• Chronic Venous Insufficiency


    Chronic venous insufficiency is caused by higher-than-normal blood pressure within the leg veins.
    Venous Insufficiency
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    Chronic venous insufficiency can be caused by blood clots or swelling and inflammation of the veins calledphlebitis. Blood clots in the legs, called deep vein thrombosis , can damage the valves in the veins. When people get chronic venous insufficiency after a blood clot, it may be referred to as post-thrombotic syndrome. When it occurs after phlebitis, it may be referred to as post-phlebitic syndrome.
    Other causes of chronic venous insufficiency include:
    • Absence or weakness of valves in the leg veins that is inherited at birth
    • Increased venous pressure in the legs for any reason
    • Varicose veins

    Risk Factors

    Risk factors that increase your chance of getting chronic venous insufficiency include:
    • Obesity
    • Physical inactivity
    • Increased age (50 and over)
    • Sex: female
    • Family members with deep vein thrombosis or varicose veins
    • Smoking
    • Pregnancy
    • Chronic constipation
    • Regularly sitting or standing for long periods of time
    • Wearing restrictive clothing such as very tight girdles or belts


    When blood pools in the legs, it puts pressure on the veins. Sometimes, the blood leaks out into the tissues. This can discolor and damage the skin. It may even cause skin ulcers. Symptoms of chronic venous insufficiency can include:
    • Swelling of the legs
    • Pain in the legs, especially after walking:
      • Aching
      • Dullness
      • Tiredness
      • Cramping
    • Red or brown darkening of the skin on the legs
    • Varicose veins
    • Ulcers on legs, especially around the inside of the ankles
    • Scaling skin on legs
    • Hard, leathery skin on legs


    The doctor will ask about your symptoms and medical history. A physical exam will be done. If the diagnosis is not clear from the exam or you are considering surgery, your doctor may have images taken of your bodily structures. This can be done with:


    After the valves have been damaged, they usually cannot be repaired. Treatment is aimed at maintaining blood flow and preventing it from pooling. Treatment involves the following:

    Improving Blood Flow

    Your doctor may have you wear special elastic stockings that squeeze the veins in the legs. They will help keep the blood from pooling. You may also be advised to raise your feet and legs above the level of your heart while resting or sleeping. You may need to do this several times a day.


    Your doctor may encourage you to walk and do specific exercises for your legs and feet. You should also avoid long periods of sitting and standing. If you go on an extended trip, get up and walk or flex your leg muscles every 30 minutes.

    Skin Care

    Mineral bath therapy may help to improve skin redness. You also may be advised to use bandages or apply an antibiotic cream to help prevent skin infection. Wearing compression stockings may also promote healing.

    Sclerotherapy or Ablation

    Your doctor may recommend sclerotherapy. This treatment involves injecting a caustic material into the affected veins. Scar tissue fills the veins. The blood is rerouted through functioning veins. Ablation is another procedure used to treat the veins. A tiny electrode is inserted into the affected vein. Electricity/heat scars the vein and blocks it off.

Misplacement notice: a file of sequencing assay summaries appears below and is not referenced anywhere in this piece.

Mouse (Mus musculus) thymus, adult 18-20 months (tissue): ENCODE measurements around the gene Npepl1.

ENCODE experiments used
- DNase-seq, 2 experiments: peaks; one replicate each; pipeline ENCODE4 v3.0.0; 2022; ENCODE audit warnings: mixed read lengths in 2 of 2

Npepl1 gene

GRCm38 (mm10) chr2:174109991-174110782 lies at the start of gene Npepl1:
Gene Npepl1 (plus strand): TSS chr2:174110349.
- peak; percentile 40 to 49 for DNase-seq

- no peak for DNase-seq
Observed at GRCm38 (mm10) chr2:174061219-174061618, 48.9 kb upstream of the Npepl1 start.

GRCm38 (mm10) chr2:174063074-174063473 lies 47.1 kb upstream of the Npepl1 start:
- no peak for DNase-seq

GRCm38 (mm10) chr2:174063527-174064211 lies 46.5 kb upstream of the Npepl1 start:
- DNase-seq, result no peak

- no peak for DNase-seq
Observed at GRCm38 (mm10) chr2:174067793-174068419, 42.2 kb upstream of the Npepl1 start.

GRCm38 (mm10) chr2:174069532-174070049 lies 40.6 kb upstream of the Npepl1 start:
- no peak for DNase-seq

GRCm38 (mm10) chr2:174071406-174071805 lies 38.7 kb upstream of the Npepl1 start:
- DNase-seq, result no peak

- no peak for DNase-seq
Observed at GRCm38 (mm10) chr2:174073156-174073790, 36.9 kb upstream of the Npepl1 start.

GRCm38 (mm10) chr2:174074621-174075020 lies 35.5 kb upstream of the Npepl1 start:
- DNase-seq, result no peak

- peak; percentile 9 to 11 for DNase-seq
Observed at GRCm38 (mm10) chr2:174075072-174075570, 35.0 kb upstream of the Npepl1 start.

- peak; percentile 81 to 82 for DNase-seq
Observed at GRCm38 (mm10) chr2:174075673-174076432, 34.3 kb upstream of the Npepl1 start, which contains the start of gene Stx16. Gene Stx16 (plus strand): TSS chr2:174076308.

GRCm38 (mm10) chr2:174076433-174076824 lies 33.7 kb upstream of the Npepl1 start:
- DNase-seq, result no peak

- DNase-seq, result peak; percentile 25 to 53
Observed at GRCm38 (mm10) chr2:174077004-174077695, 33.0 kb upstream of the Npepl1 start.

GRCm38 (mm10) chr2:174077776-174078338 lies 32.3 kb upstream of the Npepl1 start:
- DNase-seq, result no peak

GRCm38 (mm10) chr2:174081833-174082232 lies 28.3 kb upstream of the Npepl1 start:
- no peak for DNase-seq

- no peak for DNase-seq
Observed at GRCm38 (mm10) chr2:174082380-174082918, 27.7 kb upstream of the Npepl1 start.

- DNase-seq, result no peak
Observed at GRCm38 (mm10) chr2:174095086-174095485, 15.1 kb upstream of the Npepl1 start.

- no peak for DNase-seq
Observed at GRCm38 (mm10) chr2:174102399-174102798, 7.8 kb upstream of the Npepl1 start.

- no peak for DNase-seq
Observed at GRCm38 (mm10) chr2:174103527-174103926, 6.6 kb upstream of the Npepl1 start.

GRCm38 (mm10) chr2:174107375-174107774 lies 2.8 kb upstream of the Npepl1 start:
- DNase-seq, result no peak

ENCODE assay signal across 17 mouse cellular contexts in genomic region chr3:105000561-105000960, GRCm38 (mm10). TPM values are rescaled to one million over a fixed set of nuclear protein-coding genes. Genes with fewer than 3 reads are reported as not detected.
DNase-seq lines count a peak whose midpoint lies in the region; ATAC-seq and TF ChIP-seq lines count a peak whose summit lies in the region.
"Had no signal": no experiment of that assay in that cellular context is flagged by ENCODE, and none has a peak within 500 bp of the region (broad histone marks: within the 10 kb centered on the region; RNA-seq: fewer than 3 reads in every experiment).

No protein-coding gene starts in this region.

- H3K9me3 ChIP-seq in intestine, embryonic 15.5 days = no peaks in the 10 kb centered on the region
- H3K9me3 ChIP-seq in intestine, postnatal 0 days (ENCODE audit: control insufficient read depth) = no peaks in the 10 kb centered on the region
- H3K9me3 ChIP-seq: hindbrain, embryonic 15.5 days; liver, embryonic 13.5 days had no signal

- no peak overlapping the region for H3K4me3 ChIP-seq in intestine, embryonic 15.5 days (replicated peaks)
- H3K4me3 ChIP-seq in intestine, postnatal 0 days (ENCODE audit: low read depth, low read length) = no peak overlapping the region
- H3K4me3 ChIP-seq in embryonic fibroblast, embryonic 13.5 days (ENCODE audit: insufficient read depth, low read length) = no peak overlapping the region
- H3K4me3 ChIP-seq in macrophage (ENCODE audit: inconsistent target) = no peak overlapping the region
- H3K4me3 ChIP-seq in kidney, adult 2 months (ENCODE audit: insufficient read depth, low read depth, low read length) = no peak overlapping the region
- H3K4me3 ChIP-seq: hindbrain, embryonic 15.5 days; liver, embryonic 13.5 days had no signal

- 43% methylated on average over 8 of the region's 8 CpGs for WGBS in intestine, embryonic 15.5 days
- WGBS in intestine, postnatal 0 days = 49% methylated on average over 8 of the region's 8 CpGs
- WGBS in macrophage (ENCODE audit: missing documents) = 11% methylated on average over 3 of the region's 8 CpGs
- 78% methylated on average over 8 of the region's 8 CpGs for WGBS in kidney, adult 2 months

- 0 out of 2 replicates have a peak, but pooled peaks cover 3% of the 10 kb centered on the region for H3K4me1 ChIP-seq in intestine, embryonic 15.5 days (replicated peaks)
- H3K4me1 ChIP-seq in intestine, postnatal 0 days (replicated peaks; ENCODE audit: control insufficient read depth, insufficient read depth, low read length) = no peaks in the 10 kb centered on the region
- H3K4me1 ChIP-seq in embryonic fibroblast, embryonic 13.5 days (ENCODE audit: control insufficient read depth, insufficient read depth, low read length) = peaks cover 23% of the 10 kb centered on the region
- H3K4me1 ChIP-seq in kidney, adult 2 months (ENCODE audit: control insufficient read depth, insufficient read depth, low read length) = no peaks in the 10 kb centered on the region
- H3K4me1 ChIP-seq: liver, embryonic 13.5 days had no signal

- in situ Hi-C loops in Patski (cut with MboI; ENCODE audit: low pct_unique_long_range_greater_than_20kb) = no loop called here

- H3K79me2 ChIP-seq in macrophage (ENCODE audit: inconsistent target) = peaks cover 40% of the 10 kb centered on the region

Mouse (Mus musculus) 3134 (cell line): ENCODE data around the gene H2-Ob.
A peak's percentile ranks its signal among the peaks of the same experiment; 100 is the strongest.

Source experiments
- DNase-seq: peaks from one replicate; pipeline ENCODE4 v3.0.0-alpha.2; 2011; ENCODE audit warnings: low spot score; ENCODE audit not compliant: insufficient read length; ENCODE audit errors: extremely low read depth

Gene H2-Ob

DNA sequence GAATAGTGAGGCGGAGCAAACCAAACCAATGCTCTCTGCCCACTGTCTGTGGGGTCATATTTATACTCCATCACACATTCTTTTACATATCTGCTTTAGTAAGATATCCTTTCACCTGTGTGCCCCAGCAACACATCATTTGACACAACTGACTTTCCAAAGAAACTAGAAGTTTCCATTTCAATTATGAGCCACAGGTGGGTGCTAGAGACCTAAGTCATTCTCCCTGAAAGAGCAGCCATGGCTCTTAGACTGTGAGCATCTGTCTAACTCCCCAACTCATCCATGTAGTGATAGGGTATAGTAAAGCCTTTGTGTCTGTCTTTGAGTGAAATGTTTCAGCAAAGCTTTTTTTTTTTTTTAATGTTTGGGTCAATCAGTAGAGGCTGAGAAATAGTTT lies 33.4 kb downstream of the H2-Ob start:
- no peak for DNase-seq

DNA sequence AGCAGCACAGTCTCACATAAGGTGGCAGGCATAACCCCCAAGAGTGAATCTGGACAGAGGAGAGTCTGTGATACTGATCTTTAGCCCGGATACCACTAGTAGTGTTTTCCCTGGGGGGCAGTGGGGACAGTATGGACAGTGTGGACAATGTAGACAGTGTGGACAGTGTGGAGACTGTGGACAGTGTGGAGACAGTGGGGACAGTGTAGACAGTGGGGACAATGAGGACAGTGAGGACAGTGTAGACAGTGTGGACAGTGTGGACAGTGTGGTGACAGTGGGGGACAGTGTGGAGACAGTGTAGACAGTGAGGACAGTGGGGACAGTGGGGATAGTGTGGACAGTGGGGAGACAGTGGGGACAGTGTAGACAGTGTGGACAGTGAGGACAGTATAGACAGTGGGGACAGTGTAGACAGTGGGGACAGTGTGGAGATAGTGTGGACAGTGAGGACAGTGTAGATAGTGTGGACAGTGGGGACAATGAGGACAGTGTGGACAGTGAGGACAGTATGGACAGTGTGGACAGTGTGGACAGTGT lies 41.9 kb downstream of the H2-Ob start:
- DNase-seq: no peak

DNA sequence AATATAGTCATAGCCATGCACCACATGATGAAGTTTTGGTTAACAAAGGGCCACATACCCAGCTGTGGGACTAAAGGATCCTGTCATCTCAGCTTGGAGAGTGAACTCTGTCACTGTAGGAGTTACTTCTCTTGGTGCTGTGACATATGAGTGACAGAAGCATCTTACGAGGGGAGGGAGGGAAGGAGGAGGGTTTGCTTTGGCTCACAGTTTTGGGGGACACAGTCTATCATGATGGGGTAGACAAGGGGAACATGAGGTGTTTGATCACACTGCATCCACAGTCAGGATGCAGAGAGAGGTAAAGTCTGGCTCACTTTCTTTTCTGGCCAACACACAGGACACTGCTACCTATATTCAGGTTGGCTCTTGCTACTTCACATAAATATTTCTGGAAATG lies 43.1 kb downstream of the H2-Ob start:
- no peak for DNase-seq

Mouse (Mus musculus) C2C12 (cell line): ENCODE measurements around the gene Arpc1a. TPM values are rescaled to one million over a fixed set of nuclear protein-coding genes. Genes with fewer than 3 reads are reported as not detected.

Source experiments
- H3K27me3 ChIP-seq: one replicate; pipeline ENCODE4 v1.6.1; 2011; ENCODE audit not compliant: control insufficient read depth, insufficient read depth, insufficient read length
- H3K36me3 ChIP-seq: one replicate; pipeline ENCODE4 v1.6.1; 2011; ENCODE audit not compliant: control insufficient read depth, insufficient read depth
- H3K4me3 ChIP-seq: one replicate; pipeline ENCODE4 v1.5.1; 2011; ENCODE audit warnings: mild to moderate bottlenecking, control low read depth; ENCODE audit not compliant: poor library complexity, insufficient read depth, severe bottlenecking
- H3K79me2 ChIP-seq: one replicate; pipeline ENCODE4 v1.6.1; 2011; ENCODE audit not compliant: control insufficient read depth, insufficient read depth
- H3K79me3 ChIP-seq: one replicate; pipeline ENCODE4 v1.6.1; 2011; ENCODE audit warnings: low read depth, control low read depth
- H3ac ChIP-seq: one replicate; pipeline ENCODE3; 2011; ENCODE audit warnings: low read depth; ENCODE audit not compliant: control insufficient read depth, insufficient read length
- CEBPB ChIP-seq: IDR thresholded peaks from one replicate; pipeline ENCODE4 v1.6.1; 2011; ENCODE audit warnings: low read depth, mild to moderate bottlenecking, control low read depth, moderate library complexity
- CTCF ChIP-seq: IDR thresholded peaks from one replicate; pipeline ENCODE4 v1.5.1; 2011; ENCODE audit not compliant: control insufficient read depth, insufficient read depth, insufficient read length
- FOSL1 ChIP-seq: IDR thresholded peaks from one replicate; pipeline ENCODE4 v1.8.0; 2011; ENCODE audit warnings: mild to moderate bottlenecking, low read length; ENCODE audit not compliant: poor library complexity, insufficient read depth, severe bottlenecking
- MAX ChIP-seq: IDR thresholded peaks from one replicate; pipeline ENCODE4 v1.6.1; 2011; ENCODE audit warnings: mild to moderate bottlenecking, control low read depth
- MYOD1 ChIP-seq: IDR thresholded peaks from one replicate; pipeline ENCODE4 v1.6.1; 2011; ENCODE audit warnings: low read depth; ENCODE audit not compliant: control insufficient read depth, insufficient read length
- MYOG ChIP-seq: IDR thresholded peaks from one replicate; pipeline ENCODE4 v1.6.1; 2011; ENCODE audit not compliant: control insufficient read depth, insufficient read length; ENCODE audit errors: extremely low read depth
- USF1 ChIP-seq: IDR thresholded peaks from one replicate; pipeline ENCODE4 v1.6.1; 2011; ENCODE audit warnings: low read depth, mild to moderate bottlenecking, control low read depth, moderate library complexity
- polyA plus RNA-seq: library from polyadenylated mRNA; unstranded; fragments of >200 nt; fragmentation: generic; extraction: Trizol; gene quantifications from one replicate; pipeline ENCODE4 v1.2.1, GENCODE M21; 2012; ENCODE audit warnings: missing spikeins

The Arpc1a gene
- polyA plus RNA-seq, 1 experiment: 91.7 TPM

With both treatments, your body will resorb the non-functional vein over time.


    Surgery is reserved for the few cases that do not respond to conservative treatment. The type of surgery will depend on the cause of the condition and the results of testing. Some possibilities include:
    • Valve repair
    • Vein stripping to remove the faulty vein.
    • Bypass surgery—A new length of artificial vein is connected to two areas of the malfunctioning vein. This allows the blood flow to bypass the area that is not working.


    To help prevent chronic venous insufficiency, take steps to decrease your risk factors. These include:
    • Maintain a healthful weight.
    • Exercise regularly.
    • If you smoke, quit.
    • Avoid standing or sitting for long periods of time.
    • Avoid wearing restrictive clothing such as girdles or belts.


    National Heart, Lung, and Blood Institute http://www.nhlbi.nih.gov

    Vascular Disease Foundation http://www.vdf.org


    Canadian Society for Vascular Surgery http://canadianvascular.ca

    Health Canada http://www.hc-sc.gc.ca


    Beers MH, Berkow R. The Merck Manual of Diagnosis and Therapy. 18th ed. Hoboken, NJ: John Wiley & Sons; 2006.

    Chronic venous insufficiency. Vascular Web website. Available at: http://www.vascularweb.org/vascularhealth/Pages/chronic-venous-insufficiency.aspx . Updated January 2011. Accessed January 29, 2013.

    Fauci AS, Braunwald E, Kasper DL, et al. Harrison's Principles of Internal Medicine. 16th ed. New York, NY: The McGraw-Hill Companies; 2004.

    Venous insufficiency. EBSCO DynaMed website. Available at: http://www.ebscohost.com/dynamed. Updated August 14, 2012. Accessed January 29, 2013.

    2/17/2009 DynaMed's Systematic Literature Surveillance http://www.ebscohost.com/dynamed/what.php : O'Meara S, Cullum N, Nelson E. Compression for venous leg ulcers. Cochrane Database Syst Rev. 2009;(1):CD000265.

    2/17/2009 DynaMed's Systematic Literature Surveillance http://www.ebscohost.com/dynamed/what.php : Carpentier PH, Satger B. Randomized trial of balneotherapy associated with patient education in patients with advanced chronic venous insufficiency. J Vasc Surg. 2009;49:163-70. Epub 2008 Oct 1.

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